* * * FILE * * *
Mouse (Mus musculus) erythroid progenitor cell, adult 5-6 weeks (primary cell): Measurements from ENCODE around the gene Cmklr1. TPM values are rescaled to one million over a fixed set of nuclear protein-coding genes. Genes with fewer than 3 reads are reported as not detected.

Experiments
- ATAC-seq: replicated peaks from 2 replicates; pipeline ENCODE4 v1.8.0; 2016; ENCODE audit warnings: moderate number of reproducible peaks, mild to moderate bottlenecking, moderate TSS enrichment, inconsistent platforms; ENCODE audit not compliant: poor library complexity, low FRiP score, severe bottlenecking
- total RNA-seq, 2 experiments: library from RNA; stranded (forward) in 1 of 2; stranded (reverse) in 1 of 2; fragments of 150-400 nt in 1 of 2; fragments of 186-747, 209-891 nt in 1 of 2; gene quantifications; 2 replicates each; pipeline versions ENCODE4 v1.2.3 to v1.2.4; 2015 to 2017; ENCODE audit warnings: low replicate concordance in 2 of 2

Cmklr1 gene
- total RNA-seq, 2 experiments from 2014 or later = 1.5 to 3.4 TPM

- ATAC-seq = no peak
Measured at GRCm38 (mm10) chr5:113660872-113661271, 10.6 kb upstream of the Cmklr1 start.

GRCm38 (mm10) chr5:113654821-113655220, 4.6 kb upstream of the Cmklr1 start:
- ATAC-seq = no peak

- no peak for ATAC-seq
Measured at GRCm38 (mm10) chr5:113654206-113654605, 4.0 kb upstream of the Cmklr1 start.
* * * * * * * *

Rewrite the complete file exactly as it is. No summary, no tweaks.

Mouse (Mus musculus) erythroid progenitor cell, adult 5-6 weeks (primary cell): Measurements from ENCODE around the gene Cmklr1. TPM values are rescaled to one million over a fixed set of nuclear protein-coding genes. Genes with fewer than 3 reads are reported as not detected.

Experiments
- ATAC-seq: replicated peaks from 2 replicates; pipeline ENCODE4 v1.8.0; 2016; ENCODE audit warnings: moderate number of reproducible peaks, mild to moderate bottlenecking, moderate TSS enrichment, inconsistent platforms; ENCODE audit not compliant: poor library complexity, low FRiP score, severe bottlenecking
- total RNA-seq, 2 experiments: library from RNA; stranded (forward) in 1 of 2; stranded (reverse) in 1 of 2; fragments of 150-400 nt in 1 of 2; fragments of 186-747, 209-891 nt in 1 of 2; gene quantifications; 2 replicates each; pipeline versions ENCODE4 v1.2.3 to v1.2.4; 2015 to 2017; ENCODE audit warnings: low replicate concordance in 2 of 2

Cmklr1 gene
- total RNA-seq, 2 experiments from 2014 or later = 1.5 to 3.4 TPM

- ATAC-seq = no peak
Measured at GRCm38 (mm10) chr5:113660872-113661271, 10.6 kb upstream of the Cmklr1 start.

GRCm38 (mm10) chr5:113654821-113655220, 4.6 kb upstream of the Cmklr1 start:
- ATAC-seq = no peak

- no peak for ATAC-seq
Measured at GRCm38 (mm10) chr5:113654206-113654605, 4.0 kb upstream of the Cmklr1 start.